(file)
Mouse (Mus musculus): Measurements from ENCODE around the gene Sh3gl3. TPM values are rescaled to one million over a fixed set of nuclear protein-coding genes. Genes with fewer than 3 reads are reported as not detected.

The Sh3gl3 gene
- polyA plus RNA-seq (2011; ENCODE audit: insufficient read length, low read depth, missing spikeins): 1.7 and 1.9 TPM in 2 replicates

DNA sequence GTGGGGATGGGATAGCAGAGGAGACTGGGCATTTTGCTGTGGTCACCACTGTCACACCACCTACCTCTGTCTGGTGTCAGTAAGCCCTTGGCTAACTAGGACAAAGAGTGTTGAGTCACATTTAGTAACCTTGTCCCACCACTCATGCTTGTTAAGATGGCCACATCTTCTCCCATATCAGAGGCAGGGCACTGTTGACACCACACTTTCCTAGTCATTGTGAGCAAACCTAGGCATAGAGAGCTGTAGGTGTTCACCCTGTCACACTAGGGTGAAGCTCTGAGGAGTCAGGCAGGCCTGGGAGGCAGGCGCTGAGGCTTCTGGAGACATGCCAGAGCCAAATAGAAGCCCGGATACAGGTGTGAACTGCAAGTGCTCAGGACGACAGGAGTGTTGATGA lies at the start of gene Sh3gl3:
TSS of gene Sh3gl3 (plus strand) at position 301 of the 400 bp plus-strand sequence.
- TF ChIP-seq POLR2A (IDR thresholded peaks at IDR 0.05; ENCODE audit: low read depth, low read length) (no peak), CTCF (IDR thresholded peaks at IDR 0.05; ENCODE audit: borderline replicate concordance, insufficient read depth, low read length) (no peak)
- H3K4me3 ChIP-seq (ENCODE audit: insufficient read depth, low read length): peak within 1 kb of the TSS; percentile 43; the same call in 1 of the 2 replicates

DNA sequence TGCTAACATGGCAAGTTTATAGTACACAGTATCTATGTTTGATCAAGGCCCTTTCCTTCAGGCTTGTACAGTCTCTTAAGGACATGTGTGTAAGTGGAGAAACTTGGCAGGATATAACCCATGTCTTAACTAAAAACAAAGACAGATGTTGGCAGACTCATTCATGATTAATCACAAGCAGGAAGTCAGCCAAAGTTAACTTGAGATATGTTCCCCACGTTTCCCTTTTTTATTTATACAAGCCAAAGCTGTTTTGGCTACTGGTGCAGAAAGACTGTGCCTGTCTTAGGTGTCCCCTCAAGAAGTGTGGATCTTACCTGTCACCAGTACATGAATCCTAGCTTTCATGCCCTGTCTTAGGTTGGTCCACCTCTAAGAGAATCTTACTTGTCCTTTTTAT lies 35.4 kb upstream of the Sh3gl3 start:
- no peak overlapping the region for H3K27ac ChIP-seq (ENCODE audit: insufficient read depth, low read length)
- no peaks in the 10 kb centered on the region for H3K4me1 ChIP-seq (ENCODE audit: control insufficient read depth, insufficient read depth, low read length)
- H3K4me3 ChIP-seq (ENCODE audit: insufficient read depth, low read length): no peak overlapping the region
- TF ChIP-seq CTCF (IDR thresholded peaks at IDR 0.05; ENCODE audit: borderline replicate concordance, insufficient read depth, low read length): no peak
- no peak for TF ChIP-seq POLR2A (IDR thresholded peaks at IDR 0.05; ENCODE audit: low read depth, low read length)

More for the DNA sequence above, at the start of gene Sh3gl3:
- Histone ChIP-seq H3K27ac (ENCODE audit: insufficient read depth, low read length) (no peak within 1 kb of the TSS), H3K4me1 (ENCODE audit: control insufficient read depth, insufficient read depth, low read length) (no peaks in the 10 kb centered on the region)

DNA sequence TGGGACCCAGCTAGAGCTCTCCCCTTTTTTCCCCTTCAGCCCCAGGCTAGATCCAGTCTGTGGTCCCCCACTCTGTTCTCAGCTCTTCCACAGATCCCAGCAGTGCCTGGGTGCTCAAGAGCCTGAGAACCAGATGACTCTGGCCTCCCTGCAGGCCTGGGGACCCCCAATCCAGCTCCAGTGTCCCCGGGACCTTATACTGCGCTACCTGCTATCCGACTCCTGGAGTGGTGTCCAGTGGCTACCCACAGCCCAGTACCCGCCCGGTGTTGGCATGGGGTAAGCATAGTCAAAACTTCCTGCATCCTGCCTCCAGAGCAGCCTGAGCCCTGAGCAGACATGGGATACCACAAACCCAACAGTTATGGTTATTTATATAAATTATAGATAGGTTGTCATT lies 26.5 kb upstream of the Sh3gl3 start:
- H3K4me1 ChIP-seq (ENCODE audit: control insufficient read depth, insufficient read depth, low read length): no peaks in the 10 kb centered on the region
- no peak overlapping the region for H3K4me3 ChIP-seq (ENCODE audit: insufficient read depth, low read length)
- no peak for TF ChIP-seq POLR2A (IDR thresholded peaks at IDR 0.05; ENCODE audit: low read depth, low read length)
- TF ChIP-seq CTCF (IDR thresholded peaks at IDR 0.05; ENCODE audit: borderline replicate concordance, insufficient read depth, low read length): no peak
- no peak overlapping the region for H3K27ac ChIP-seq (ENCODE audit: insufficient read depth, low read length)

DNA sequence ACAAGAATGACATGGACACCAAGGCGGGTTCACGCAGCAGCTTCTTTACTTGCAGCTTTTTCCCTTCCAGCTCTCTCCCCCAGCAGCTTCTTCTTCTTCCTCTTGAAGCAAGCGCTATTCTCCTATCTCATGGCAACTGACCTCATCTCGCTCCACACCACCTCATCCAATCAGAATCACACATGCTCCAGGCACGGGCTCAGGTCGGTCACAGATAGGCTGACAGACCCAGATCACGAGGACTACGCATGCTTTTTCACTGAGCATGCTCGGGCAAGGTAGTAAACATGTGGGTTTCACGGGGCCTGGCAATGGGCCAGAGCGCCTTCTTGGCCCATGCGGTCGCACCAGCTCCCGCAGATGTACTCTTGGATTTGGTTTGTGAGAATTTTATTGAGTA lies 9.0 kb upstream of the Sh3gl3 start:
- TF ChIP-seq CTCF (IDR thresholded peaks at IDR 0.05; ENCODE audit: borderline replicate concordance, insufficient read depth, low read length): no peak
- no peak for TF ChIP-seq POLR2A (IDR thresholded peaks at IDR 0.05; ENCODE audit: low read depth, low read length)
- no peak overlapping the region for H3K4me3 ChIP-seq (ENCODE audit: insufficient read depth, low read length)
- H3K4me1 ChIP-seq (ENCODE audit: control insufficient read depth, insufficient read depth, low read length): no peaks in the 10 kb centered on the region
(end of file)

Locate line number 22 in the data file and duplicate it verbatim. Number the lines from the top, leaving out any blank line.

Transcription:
DNA sequence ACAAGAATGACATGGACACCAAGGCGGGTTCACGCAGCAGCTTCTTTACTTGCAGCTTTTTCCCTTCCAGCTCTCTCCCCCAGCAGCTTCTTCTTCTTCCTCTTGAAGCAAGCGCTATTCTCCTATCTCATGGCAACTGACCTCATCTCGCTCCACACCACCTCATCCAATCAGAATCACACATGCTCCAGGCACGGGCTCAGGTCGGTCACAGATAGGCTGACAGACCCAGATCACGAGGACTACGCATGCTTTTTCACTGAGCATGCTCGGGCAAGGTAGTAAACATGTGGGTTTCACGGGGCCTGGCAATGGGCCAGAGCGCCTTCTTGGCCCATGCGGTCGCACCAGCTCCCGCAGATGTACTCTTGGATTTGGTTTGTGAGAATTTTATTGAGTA lies 9.0 kb upstream of the Sh3gl3 start: